Though in its fortieth year of existence, Ethernet isn’t about to cede the networking field to newer technologies. Instead, Ethernet evangelists continue their efforts to broaden the scope of Ethernet’s applications in the field. The latest of those efforts is the formation of the Ethernet Alliance’s Power over Ethernet (PoE) subcommittee, announced last week.
The PoE Subcommittee will work to grow the IEEE’s PoE standards library and support the development of new PoE applications and devices. Its members will “work to promote the use of PoE standards-driven technologies through the demonstration of PoE-capable device interoperability and by highlighting emerging applications,” according to an Ethernet Alliance statement.
Power over Ethernet: What can it do?
One of those applications is the ability to preserve connectivity in unusual situations, as John D’Ambrosia, Ethernet Alliance chairman and chief Ethernet evangelist at Dell, told me. “I’m a 49ers fan—remember when the lights went out at the Super Bowl last year? Networking didn’t go out because of PoE. The wireless APs were PoE-enabled,” he said. And while continuous connectivity at a sporting event may seem trivial, its value to the enterprise is not.
That value was one of the main drivers behind the formation of the PoE Subcommittee. There are, D’Ambrosia pointed out, “economics that you can leverage” when it comes to delivering power and data over a shared medium. Those economics need to be communicated, however. That’s where the Ethernet Alliance comes in.
“I’m very proud of the work I do at the IEEE, but at the end of the day, it’s a pile of papers,” D’Ambrosia said. In contrast, the Ethernet Alliance serves a more practical function through the concrete demonstration of Ethernet technology’s usability and interoperability across multiple vendors. The education the Ethernet Alliance provides also helps ensure awareness of Ethernet’s ubiquity and utility. “There are so many applications out there and so many instances where it shows up in your life,” he pointed out.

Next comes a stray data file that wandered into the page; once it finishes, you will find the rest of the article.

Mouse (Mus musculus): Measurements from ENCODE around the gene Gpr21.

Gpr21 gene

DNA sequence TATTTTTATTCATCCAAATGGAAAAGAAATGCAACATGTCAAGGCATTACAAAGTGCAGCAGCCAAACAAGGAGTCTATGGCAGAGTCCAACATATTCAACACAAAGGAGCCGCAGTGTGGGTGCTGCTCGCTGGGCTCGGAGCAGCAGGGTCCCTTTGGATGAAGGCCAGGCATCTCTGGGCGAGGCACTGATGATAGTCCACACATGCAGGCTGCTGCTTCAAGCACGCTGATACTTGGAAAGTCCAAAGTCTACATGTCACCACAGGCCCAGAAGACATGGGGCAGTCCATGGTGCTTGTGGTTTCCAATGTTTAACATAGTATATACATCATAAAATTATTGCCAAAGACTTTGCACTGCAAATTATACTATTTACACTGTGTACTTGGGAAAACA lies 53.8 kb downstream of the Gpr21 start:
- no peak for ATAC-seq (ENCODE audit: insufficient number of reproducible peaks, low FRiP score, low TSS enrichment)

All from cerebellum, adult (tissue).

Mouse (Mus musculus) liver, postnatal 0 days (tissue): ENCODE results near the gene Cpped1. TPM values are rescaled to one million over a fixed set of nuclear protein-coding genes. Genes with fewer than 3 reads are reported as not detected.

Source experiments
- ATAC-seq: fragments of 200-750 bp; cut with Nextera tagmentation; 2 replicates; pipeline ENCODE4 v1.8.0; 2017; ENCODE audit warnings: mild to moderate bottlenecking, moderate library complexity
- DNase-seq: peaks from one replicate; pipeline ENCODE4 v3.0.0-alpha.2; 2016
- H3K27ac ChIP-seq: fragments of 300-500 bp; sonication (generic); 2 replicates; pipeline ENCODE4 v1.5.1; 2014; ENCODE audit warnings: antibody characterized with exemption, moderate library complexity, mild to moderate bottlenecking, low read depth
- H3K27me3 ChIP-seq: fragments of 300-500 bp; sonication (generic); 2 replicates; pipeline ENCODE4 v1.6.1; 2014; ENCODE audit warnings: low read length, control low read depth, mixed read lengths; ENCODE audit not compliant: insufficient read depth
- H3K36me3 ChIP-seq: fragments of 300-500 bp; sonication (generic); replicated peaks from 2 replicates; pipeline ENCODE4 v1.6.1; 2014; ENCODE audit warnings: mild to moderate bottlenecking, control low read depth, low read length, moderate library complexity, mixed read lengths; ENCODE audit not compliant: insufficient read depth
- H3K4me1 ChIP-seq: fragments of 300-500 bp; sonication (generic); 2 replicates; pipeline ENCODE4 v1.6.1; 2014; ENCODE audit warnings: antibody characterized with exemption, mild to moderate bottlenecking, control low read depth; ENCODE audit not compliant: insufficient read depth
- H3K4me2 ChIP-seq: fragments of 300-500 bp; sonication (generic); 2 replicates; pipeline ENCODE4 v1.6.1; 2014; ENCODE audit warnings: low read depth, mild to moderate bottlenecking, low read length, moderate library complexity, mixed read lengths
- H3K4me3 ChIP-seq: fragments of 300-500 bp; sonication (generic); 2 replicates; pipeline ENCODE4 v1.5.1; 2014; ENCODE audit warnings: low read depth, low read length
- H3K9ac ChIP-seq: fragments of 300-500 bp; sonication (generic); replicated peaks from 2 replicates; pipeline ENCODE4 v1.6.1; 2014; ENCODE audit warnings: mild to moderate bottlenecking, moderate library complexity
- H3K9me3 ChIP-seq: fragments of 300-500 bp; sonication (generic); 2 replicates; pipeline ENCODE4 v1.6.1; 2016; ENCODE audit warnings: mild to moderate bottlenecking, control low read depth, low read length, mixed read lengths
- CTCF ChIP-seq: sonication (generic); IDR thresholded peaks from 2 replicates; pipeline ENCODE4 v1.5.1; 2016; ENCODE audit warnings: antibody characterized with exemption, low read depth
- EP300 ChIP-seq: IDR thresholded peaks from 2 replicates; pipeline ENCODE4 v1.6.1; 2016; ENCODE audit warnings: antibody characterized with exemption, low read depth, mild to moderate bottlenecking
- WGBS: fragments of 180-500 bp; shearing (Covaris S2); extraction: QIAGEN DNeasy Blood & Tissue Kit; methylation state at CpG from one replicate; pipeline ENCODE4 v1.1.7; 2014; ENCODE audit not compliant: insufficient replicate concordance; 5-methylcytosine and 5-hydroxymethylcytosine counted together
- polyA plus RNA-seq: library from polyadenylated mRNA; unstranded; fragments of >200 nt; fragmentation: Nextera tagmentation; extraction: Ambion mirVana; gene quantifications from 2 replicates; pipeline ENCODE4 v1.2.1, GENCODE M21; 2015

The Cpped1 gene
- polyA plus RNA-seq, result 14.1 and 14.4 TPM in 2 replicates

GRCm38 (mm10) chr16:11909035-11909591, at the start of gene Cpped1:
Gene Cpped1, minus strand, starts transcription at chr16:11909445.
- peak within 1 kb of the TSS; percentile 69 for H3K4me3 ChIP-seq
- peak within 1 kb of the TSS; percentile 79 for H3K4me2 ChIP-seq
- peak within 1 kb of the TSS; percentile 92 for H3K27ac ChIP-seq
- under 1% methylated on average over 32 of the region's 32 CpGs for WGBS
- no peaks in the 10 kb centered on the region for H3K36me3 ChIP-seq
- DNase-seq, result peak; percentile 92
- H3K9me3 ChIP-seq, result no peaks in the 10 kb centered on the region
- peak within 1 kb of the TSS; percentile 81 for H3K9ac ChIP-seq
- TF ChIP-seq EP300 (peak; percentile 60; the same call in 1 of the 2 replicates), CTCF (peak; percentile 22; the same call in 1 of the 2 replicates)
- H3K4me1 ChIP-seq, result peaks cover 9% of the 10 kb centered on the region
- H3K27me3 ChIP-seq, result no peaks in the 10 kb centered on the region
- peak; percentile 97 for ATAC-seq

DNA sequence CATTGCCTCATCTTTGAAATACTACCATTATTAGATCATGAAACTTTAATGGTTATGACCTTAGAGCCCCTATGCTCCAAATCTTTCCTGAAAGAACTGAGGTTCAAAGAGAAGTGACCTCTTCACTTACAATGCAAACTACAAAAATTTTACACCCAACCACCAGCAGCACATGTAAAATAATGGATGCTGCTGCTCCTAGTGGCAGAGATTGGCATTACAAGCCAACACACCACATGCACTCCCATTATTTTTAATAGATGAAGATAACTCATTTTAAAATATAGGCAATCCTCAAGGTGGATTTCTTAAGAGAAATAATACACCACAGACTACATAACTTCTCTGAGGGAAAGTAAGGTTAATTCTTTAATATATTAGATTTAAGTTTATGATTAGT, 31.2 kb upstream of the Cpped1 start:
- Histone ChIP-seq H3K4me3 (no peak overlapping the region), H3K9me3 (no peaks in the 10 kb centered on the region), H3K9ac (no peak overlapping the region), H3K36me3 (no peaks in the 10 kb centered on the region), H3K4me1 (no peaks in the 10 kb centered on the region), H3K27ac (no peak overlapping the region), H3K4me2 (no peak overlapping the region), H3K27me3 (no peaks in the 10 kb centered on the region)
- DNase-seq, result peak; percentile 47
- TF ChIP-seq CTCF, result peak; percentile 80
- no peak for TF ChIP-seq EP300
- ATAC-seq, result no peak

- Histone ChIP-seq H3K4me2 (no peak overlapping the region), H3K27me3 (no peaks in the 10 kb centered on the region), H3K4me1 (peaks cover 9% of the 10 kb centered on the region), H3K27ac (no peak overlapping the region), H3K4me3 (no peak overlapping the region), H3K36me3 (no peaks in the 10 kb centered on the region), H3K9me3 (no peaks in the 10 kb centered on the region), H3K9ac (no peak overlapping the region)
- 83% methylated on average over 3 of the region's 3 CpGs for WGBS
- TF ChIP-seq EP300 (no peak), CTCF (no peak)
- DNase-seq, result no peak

In general and for better or worse, Ethernet is often taken for granted, D’Ambrosia said, and the benefits of PoE can fly under the radar. Take the cloud, for example. “We talk about the cloud like it’s this ethereal thing, but it’s not. The cloud is primarily copper. And everything needs power, whether it’s wireless, copper, servers, fiber optic data links, you’re still delivering power. That’s one of the great things about PoE,” he said. To D’Ambrosia, the potential applications of the technology, from powering the cloud to powering vehicular Ethernet, and the impact those applications will have on the rest of the networking ecosystem, are vast and exciting.
“It’s amazing how Ethernet enables all of this,” D’Ambrosia said.
Ethernet: Connecting the future
In addition to his work at Dell and with the Ethernet Alliance, D’Ambrosia is active in the IEEE, for which he chairs the 400 GbE study group, among other projects. This gives him a “30,000-foot view” of the ecosystem, he said. From that perspective, Ethernet’s upcoming forty-first birthday is an exciting one. Forty, D’Ambrosia said, has a number of symbolic associations, particularly around transition and change, and this has applied to Ethernet, too. “You look at everything going on right now, and it’s moving so fast to all these different things,” he said.
In addition to pushing for ever faster feeds and speeds—10 GbE and 40 GbE continue to experience a lot of activity, while 100 GbE and 400 GbE are “in a lot of development,” he said—applications like vehicular Ethernet are gaining momentum. And as it takes off, vehicular Ethernet will create a ripple effect going all the way back to the data center, he pointed out, as will all the other new developments in connectivity.
“We truly live in a networked world,” D’Ambrosia said. “When I reach the twilight of my career, I’m going to look back and say we provided a future. It’s not just real technology for real deployment for today, but real technology for real deployment for tomorrow.”
Header photo courtesy of Shutterstock.
Jude Chao is managing editor of Enterprise Networking Planet. Follow her on Twitter @judechao.